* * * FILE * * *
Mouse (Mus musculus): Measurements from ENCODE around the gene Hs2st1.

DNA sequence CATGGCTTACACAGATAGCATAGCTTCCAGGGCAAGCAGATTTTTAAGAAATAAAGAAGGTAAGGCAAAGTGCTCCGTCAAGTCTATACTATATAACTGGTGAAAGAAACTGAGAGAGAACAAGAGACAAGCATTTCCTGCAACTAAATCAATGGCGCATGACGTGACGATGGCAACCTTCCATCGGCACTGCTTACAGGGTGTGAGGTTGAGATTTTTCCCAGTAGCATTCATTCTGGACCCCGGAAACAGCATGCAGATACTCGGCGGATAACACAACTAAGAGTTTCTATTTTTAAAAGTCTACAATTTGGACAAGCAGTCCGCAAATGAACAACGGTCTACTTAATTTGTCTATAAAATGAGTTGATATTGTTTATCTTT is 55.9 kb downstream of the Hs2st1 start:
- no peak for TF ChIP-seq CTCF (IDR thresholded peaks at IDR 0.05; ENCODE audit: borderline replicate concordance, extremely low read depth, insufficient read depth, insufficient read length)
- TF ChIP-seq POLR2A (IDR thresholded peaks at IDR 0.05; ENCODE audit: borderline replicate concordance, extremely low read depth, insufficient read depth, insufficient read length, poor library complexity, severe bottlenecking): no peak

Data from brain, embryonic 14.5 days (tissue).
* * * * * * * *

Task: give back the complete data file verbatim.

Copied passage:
Mouse (Mus musculus): Measurements from ENCODE around the gene Hs2st1.

DNA sequence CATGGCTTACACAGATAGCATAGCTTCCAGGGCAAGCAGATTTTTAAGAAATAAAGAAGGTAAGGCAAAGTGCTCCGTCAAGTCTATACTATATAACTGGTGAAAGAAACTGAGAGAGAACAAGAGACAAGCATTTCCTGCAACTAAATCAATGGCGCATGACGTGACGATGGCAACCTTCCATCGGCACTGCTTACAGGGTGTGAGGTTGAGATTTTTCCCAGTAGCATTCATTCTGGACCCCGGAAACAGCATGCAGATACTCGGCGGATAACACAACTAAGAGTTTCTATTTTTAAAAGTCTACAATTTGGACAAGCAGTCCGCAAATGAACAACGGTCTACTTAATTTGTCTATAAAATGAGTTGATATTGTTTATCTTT is 55.9 kb downstream of the Hs2st1 start:
- no peak for TF ChIP-seq CTCF (IDR thresholded peaks at IDR 0.05; ENCODE audit: borderline replicate concordance, extremely low read depth, insufficient read depth, insufficient read length)
- TF ChIP-seq POLR2A (IDR thresholded peaks at IDR 0.05; ENCODE audit: borderline replicate concordance, extremely low read depth, insufficient read depth, insufficient read length, poor library complexity, severe bottlenecking): no peak

Data from brain, embryonic 14.5 days (tissue).